On the other hand, critics argue that the possession of nuclear weapons introduces a level of ambiguity and instability into the international system. Smaller, non-nuclear states may feel compelled to engage in conflicts that fall below the nuclear threshold, believing that the nuclear-armed states would hesitate to risk a full-scale exchange. In this view, nuclear weapons act as an enabler of low-level conflicts, fueling regional rivalries and proxy wars where the risks of escalation are perceived to be lower. What remains a more problematic angle is when the lives in these regional rivalries are pegged as of lower value than the lives of those living in the developed world. Judith Butler classifies these groups as the ‘grievable’ and the ‘ungrievable’, which perpetuates the idea that human life has a differential exchange value in the marketplace of death.7Judith Butler ‘Nonviolence, GrievabilIty and the Critique on Individualism’ (Meiji University) https://www.meiji.ac.jp/bungaku/info/2018/6t5h7p00000tl309-att/a1545207937961.pdf accessed 7 June 2023 Making the products of violence in post-colonial countries like Vietnam and Afghanistan less of an atrocity in the eyes of the international community, than the lives of those in Caucasian majority states.
Proliferation and Regional Security
The spread of nuclear weapons to more states, like North Korea, further complicates the dynamics of deterrence. As more nations acquire nuclear capabilities, the stability of the global nuclear order becomes increasingly fragile. While some argue that additional nuclear-armed states can enhance stability by creating a more balanced deterrent environment, others express concern about the potential for accidents, miscalculations, or non-state actors gaining access to these weapons.8Scott D. Sagan ‘The Perils of Proliferation: Organization Theory, Deterrence Theory, and the Spread of Nuclear Weapons’ (1994) 18(4) International Security 66, https://www.jstor.org/stable/2539178 accessed 7 June 2023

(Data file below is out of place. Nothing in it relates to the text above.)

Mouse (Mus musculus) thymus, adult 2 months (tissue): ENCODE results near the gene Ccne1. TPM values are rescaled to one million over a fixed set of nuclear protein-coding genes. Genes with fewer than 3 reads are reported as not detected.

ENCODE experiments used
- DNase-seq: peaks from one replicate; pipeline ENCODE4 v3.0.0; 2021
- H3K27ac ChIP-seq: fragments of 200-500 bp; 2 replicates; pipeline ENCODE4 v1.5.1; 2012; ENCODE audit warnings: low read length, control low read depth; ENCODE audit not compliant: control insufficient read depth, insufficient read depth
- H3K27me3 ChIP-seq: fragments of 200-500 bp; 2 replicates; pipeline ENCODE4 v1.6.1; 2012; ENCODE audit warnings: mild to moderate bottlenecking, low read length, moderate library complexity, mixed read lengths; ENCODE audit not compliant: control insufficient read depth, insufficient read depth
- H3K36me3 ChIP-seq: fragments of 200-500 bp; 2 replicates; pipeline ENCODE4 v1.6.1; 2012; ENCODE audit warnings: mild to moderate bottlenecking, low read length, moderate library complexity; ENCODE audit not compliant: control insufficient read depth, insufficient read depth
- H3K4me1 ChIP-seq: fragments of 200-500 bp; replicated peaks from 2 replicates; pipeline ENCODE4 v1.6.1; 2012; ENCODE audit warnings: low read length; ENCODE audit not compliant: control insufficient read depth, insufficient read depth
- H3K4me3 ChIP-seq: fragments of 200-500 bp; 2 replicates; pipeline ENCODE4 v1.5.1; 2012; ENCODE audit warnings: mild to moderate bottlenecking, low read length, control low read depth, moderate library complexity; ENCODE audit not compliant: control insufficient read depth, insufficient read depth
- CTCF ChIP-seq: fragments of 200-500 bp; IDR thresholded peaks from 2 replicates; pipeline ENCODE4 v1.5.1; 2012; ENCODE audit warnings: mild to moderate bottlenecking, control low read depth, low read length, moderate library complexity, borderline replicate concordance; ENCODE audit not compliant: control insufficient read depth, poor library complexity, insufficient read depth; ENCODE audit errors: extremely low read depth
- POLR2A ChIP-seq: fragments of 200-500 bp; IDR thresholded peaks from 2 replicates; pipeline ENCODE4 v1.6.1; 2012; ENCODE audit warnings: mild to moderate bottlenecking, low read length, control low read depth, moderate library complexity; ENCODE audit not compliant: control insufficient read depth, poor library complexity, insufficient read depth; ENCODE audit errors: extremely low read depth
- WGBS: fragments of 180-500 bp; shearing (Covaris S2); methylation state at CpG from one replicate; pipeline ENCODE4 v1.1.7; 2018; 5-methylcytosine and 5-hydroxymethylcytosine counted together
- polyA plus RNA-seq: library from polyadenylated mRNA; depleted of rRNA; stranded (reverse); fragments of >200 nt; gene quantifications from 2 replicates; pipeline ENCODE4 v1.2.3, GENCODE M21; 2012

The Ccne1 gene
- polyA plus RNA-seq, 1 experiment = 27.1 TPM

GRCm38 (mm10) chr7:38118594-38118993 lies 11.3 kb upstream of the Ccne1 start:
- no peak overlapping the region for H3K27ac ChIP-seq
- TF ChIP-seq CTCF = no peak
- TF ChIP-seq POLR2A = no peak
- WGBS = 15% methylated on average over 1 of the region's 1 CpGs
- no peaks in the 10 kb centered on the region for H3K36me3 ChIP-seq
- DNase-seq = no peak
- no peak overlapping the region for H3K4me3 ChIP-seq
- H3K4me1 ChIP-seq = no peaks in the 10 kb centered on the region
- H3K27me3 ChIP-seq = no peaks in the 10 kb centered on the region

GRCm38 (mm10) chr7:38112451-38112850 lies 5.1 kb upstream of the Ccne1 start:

Evolving Threats and New Challenges
In today’s world, the challenges posed by nuclear weapons extend beyond traditional state-to-state conflicts. Non-state actors, such as terrorist organizations, may seek to acquire or use nuclear materials for catastrophic purposes. Additionally, emerging technologies, such as cyber warfare, could undermine traditional notions of deterrence, potentially bypassing nuclear defenses and escalating tensions in unconventional ways.
Ultimately, the world must strive for comprehensive strategies that address the underlying causes of conflicts, reduce reliance on nuclear weapons, and promote peaceful resolutions. Such efforts should prioritize disarmament while ensuring the security concerns of states are adequately addressed. Only through continued dialogue, transparency, and cooperation can we hope to move closer to a world free of the devastating specter of nuclear warfare.
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Gul Zahra Ali
Gul Zahra Ali is a 3rd year Law student at LUMS and is currently pursuing a minor in Public Management. Her primary interests lie in Public Policymaking and Anthropological History. She hopes to expand her experience with international law and human rights to connect it with domestic policies and their execution. Her extracurricular experiences and internships diversify and enrich her perspective, allowing greater insights.